The highway’s nearly empty for the next twenty miles, no one passing through middle-of-nowhere Mississippi unless they have to. They’re both of them quiet, though it’s a comfortable silence this time. Sam wishes Dean would say something, puts in Nirvana just to hear Dean’s bitching, but it doesn’t keep his mind from wandering.

He pulls off at a rest area that’s even more deserted than the highway. He helps Dean to one of the picnic benches, lets him take a couple swigs of whiskey and then gets him laid out on the table. He takes his pocket knife and slices Dean’s shirt open, slices through the tight sports bra thing underneath. He’d ask how Dean can stand that in the summer like this, but Dean won’t look at him. This’ll just be another thing that never happened.

The gash goes diagonally from his collarbone down across the curve of one breast. It’s a surprise. Somehow he’d always thought Dean had managed to get surgery somewhere, wherever he got the hormones, maybe.

“She coulda done me a favor and cut ’em off.”

Sam doesn’t know what to say to that except “yeah”. He pours peroxide over the cut and wipes it clean with one of the tattered edges of Dean’s shirt, then starts sewing him up. A weird, detached part of his brain notes that he has no trouble thinking of Dean as him, even when he’s up close and personal with his breasts.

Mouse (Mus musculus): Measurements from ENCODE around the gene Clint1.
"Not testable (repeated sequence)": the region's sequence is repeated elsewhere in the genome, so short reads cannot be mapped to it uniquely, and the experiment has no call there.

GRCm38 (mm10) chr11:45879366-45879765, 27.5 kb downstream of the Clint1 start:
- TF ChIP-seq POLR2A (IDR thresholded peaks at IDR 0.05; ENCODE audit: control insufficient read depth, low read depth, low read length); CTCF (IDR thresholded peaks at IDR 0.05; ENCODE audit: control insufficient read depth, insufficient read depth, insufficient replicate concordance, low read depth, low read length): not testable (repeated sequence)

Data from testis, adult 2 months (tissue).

But then thinking of Dean as his brother has never been a problem. A drunken phone call near the start of his sophomore year had given him plenty of time to get used to the thought and the internet had given him an idea of what to expect. He never saw the in-between. He just went away to college and then four years later, instead of a diploma, he had a brother.

“Looks all right,” he murmurs, dabbing some more peroxide over the wound. He sets the bottle down on the bench next to the gauze and the little sewing kit they keep in the glove compartment, then motions for Dean to scoot over a little.

He stretches out next to Dean, legs hanging over the edge, and they lie there in the sticky heat, slapping at mosquitoes. Dean’s arm is pressed against his, hairy and sweaty and definitely a guy’s arm.

It’s probably a bad idea, but Sam says, “You’re my brother.”


“No, I mean-”

“That’s enough, Sammy.” Dean’s voice is low, dangerous. Sam can feel him tense up.

“Just let me talk! I’m trying to fucking apologize!”

Sam pushes himself up and slides off the table. Behind him, he can hear Dean struggle to sit up, can hear him swear and stop trying, and maybe it’s not fair to have this conversation now when Dean can’t even get up by himself, but Sam doesn’t care.

“What I said earlier. I’m sorry. I didn’t mean…” He kicks a rock and watches it skitter across the pavement. “You’re my brother, all right, but I can’t just do a search and replace in my memories. I can’t just erase eighteen years of my life…”

There’s no answer but the sound of Dean slapping away another mosquito. Eventually Sam gives up on ever getting one. He turns around, picks up the gauze, and helps Dean sit up. He pulls off the ruined shirt and sports bra thing – binder, he remembers now – and Dean silently holds up his arms as Sam starts wrapping the gauze around his chest.

Sam pulls off his own shirt and hands it to him, and Dean pulls it on with a grimace. He sways a little when he stands and Sam slides an arm around him, shoves the sewing kit in his pocket, and helps his brother to the car.